Exiting the West Bank

We are now in Amman, Jordan at the Arab Tower Hotel. We crossed the border from the West Bank into Jordan today because our flight leaves relatively early tomorrow and we can’t risk anyone being interrogated, detained, lost, etc. The adventure actually begins the night before when we decided to celebrate the end of our rotation and our final night in Ramallah. As I have alluded to before, Ramallah has a very vibrant nightlife with parties weekly that rival even Iowa City’s night life! The evening was interesting and memorable (for some of us) and we will leave it at that :).

We got up at 6 am today to be ready by 7 am for the taxi to take us to the Palestinian departure gate in Jericho. We all got 2-3 hours of sleep, mustered the energy to get in the cab and headed to our hours long adventure traveling in total about 45 miles from house to hotel. Since it is Friday, the border has limited hours of only 8 am – 10 am, so we planned accordingly. We dropped off our luggage with a bunch of random boys who say we will get them on the Israeli side, but still tends to increase my anxiety level. Fortunately, the gate was empty and we walked right up to the exit booths and got onto the appropriate buses, traveled to a secluded section where we all had to exit the bus and go through some sort of security checkpoint. The absurdity of this is that we would place our book-bags and other belongings on table and walk through a metal detector and simply pick up our stuff and go with no one looking at our stuff. The soldiers were at some distant booth staring at people walking through the metal detector and ordering commands from a “safe” distance.

We finally make it to the Israeli gate where we go through another metal detector, again with no one checking our carry on bags. We walk a little further to yet another security checkpoint, and you can guess it, another metal detector but this time they scan our bags. I get my paperwork checked and approved to continue while the other American students went to another “tourist” section secluded from the Palestinian section. I waited about an hour until I went outside and waited another 30 minutes until they finally popped out the other end and walked over to my end. While I was waiting for 1.5 hours, our section (Palestinian) had some sort of security lockdown which was either a drill or actually some “suspicious” item prompting the lockdown. It just began with something in Hebrew over the intercom and I suddenly saw workers running to various places and telling certain section to evacuate the building and others to go inside. I was told to return inside and wait while a soldier patrolled the area. After I asked, “What is going on? Can you tell me please?” The response from the female soldier was simply, “No” followed by multiple stares of impatience and disdain. Customer satisfaction is non-existent, to put it lightly. Fortunately, Josh, Michael, and James had no idea what was going on since the tourist side was not affected.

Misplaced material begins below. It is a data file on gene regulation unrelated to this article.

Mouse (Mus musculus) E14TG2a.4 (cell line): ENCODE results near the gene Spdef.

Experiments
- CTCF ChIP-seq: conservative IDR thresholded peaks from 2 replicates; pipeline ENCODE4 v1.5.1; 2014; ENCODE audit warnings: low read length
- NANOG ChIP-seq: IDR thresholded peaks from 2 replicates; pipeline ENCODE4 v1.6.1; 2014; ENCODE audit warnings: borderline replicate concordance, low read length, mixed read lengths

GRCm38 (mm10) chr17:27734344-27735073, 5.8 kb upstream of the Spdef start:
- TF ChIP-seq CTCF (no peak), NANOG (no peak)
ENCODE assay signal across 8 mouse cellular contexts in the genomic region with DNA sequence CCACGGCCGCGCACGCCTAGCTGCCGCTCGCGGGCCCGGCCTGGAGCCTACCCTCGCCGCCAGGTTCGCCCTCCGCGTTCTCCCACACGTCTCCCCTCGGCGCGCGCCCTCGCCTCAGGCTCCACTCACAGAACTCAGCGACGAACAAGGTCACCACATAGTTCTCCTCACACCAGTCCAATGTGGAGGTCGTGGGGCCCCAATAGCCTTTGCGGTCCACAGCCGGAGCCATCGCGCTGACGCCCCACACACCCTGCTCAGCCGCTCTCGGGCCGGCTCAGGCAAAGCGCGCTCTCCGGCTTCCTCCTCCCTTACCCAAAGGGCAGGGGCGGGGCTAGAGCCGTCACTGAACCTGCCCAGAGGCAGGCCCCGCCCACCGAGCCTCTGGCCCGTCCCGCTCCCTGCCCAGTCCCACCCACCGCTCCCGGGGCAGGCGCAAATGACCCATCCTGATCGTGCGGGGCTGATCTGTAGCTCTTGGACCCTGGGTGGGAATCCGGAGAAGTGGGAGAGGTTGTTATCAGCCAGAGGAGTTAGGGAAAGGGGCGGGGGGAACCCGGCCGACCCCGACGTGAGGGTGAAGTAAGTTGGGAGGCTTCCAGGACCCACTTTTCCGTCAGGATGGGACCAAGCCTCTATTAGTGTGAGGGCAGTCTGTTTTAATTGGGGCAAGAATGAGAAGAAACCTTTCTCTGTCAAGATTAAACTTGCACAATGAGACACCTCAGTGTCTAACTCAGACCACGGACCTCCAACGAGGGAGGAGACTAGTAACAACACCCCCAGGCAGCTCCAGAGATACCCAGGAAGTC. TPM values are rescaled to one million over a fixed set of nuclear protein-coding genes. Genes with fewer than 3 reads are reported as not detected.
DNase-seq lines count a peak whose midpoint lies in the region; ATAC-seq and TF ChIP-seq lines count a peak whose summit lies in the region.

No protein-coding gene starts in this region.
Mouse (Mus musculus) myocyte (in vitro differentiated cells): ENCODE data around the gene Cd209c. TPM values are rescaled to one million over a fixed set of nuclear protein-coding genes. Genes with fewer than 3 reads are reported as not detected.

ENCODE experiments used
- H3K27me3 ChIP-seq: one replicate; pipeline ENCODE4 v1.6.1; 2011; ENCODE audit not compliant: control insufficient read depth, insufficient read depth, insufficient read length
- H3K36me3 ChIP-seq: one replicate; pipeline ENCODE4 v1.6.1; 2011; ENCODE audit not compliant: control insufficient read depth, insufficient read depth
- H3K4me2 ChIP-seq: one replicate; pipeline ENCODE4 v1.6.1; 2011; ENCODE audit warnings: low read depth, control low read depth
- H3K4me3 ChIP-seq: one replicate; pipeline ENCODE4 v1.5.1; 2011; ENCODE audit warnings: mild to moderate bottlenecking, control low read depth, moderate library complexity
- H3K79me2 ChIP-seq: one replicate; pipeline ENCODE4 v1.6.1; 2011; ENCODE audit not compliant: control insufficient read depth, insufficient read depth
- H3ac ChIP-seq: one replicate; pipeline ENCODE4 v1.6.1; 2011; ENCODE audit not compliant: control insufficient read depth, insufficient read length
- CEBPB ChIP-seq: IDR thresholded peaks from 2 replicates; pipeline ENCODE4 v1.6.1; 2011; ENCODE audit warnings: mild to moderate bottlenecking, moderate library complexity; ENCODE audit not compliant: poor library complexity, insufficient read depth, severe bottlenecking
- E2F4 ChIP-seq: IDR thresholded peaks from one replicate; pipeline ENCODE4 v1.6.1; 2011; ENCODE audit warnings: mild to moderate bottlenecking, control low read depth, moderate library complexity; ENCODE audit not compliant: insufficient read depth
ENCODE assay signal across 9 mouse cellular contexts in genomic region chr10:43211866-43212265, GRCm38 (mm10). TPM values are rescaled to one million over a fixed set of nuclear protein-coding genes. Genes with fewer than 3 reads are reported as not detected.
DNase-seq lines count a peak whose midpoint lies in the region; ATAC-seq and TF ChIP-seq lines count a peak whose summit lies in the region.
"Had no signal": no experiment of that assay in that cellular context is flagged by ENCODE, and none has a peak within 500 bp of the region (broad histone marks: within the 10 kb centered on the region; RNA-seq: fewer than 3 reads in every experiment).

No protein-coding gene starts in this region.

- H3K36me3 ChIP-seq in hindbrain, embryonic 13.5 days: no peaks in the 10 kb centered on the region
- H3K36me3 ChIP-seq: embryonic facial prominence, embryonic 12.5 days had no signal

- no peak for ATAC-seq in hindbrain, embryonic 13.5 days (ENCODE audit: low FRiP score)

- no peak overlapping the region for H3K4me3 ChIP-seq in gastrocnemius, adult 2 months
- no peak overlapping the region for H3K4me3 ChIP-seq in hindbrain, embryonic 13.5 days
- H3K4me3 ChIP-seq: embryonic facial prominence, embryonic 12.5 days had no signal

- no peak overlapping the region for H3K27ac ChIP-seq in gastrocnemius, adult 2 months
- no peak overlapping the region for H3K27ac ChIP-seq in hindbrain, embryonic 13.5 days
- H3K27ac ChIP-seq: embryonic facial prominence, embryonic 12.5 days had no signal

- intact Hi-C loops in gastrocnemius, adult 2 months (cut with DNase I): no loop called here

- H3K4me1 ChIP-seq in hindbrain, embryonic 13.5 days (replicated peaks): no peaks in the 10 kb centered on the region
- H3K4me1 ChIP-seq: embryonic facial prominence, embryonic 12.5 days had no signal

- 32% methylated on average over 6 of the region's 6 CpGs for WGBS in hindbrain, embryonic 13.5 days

Our journey continues. Another bus ride to a random checkpoint to pick up our luggage and pay for another bus. This one took us to the Jordan gate to be admitted into the country. That went fairly smooth and we took a taxi to drop off our luggage a day earlier at Royal Jordanian,finally checking in at 3 pm at the hotel.

We deservingly all passed out and slept for 3.5 hours before walking around Amman, Jordan taking in the city. America, here we come.

Advertisements
Comments
One Response to “Exiting the West Bank”
  1. David Sheahdeh says:

    I am so happy that all of you are safe and wish you an easy flight to Iowa. Khalo David is so proud of you Dr. Harb

Leave a Reply

Fill in your details below or click an icon to log in:

WordPress.com Logo

You are commenting using your WordPress.com account. Log Out / Change )

Twitter picture

You are commenting using your Twitter account. Log Out / Change )

Facebook photo

You are commenting using your Facebook account. Log Out / Change )

Google+ photo

You are commenting using your Google+ account. Log Out / Change )

Connecting to %s

  • Twitter Feed

    Error: Twitter did not respond. Please wait a few minutes and refresh this page.

  • Enter your email address to subscribe to this blog and receive notifications of new posts by email.

    Join 28 other followers

%d bloggers like this: